Wednesday, June 12, 2024

E. Denise Simmons, seen at a Cambridge City Council inauguration Jan. 3, has new ideas on affordable-housing zoning. (Photo: Marc Levy)

A meeting on Cambridge’s Affordable Housing Overlay ended in confusion Thursday with chair E. Denise Simmons proposing a dual-track plan in which controversial amendments go forward to the Ordinance Committee while “we will keep the subject matter in committee.” 

One thing staying for a meeting yet to be scheduled would be a never-before-heard counterproposals for capping the height of AHO building at 12 stories, even as previously proposed heights would be written into possible zoning language due in less than a month.

“This meeting will be recessed, and we will keep the subject matter in committee, but we will move the petition forward. What does that do? It moves a petition forward so a meeting can be scheduled and we can start the work on the ordinance language,” Simmons said.

Originally she wanted to introduce a motion directing the Community Development Department to create a zoning petition with the AHO amendments plus three more of her own, Simmons said during the meeting, but after hearing concerns with the original amendments she decided against it. As the meeting began running out of time despite a roughly half-hour extension, Simmons squeezed in an announcement of “the high points” of her amendments and recessed the hearing instead of adjourning.

Vice mayor Alanna Mallon was surprised by the new amendments and expressed confusion over Simmons’ procedure. Councillor Patty Nolan, reached afterward, said she was also confused about next steps.

“Since the meeting was recessed and there was no motion made, I don’t believe there was any formal instruction from the committee to CDD. If the petitioners want CDD to work on it, then they might put forth a motion on a regular City Council agenda, but I don’t know if that was the intent,” said Nolan in a message.

Simmons did not immediately respond to multiple requests for comment.

Up to 25 stories, or 12

Under the original amendments for AHO buildings – in which all units are affordable – buildings of up to 25 stories would be allowed in some of the city’s squares; along major corridors, what were up to six-story buildings in the current zoning could be nine stories, and what were up to seven-story buildings could go as high as 13. In squares and corridors designated by the overlay, floor-area ratios will be eliminated, allowing for denser development. In terms of the rules for open space, side and front setbacks will be eliminated entirely, like in business districts, and rear setbacks too unless the height of the building is less than four stories, in which case setbacks are set at 15 feet.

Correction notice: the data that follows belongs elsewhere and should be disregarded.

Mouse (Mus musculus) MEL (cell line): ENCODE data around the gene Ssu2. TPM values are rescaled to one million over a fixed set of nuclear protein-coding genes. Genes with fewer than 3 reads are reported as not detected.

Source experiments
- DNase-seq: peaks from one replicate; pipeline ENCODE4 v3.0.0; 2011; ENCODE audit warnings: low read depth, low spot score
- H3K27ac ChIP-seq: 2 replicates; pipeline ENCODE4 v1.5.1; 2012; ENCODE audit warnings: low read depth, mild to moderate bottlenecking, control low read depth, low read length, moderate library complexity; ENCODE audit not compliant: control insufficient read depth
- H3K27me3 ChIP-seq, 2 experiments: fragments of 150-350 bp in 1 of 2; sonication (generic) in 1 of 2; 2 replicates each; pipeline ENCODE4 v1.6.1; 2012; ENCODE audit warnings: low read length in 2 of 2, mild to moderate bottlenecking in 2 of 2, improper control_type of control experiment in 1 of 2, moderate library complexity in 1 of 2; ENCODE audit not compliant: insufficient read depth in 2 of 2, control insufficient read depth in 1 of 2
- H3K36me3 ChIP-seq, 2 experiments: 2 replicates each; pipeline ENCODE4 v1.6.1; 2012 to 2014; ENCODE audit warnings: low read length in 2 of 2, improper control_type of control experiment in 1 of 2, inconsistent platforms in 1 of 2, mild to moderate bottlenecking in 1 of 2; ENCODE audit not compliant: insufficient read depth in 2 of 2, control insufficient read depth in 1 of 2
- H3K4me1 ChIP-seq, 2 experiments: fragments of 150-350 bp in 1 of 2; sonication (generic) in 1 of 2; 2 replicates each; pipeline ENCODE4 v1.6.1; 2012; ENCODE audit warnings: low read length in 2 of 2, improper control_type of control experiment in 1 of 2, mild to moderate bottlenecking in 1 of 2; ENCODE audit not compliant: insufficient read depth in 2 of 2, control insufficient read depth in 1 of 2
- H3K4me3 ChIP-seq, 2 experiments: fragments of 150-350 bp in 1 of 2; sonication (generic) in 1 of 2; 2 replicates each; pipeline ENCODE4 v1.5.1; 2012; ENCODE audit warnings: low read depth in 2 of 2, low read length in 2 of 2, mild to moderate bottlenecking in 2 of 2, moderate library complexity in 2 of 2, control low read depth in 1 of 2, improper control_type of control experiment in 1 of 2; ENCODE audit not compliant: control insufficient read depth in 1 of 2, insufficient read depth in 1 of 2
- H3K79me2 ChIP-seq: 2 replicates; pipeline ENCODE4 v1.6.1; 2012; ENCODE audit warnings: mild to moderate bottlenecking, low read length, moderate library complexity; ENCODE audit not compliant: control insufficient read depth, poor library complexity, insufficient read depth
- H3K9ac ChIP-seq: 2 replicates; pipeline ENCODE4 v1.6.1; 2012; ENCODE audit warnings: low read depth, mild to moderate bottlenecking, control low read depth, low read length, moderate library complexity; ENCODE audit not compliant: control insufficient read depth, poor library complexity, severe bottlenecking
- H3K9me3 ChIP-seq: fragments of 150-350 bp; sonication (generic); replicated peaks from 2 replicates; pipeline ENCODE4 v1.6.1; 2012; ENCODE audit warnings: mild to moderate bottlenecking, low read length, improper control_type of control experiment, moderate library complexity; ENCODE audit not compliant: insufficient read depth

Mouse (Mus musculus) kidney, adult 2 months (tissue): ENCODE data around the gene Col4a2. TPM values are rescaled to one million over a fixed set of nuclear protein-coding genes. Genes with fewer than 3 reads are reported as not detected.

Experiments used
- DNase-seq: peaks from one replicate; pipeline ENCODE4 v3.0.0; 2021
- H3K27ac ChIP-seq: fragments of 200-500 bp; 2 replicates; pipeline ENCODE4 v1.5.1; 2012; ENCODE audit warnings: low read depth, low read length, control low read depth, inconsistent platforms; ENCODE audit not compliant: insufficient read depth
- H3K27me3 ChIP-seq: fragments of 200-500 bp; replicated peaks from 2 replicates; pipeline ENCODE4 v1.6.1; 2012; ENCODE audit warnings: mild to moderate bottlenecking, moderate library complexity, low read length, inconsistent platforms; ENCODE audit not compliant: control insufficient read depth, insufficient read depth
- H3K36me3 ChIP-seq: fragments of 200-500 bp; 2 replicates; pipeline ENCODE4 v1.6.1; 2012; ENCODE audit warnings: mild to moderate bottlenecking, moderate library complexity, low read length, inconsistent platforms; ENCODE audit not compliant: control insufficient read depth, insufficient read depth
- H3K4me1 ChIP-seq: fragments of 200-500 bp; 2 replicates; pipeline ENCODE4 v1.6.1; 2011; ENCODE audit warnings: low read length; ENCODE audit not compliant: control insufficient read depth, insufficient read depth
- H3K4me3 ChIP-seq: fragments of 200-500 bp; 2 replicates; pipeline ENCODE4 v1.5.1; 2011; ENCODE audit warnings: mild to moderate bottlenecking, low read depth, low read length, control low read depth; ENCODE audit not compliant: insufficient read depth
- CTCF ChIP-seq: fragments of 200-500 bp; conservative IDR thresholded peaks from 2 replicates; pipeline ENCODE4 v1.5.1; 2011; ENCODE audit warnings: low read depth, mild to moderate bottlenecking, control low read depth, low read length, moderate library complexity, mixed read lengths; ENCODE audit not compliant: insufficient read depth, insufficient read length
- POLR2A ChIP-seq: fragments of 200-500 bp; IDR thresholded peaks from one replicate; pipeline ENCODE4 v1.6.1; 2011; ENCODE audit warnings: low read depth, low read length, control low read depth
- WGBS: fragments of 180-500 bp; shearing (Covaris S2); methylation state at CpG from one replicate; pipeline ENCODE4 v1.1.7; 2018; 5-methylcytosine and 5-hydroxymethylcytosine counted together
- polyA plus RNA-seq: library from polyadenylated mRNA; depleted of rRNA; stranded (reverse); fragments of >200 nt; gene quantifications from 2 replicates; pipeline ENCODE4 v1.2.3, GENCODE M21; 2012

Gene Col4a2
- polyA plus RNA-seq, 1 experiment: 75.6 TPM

In Simmons’ summation at the end of the Thursday meeting, she wanted the city manager to direct the Community Development Department to “promptly draft a zoning petition to be considered for filing for the City Council based on the proposed Affordable Housing Overlay amendments now before the Housing Committee with the following changes,” including that AHO buildings’ maximum height would be 12 stories except where a proposal matched the height of housing on that parcel or an adjacent parcel “as proposed by the Cambridge affordable-housing providers.” There was open space “correction language” as well.

A zoning petition should come back to the council no later than May 11, Simmons said.

The only vote taken, though, was to recess the meeting.

Different visions on height

Questions of height ran throughout and led the 11 questions for CDD highlighted in the meeting’s agenda – though Iram Farooq, the assistant city manager for community development, defected on matters of height by noting that the proposals didn’t come from her department and weren’t studied there.

Councillor Dennis Carlone, who was absent from the meeting, is the amendments’ loudest opponent and has suggested that affordable-housing buildings be capped at six to seven stories citywide.

“We’re not going to solve our problems by building four-story buildings across the city. We just don’t have the space for it,” said councillor Marc McGovern, one of the proponents of the amendments.

Mallon thinks otherwise. While she is supportive of the affordable-housing overlay in its current form, she is not a fan of the height limit increases proposed.

“I don’t see that there was a real need for the type of heights that we’re talking about,” she said.

Carlone’s proposed cap of six to seven stories in height hasn’t made it into a formal motion; Simmons’ proposed cap of 12 stories from this fourth AHO committee hearing could be taken up at a next.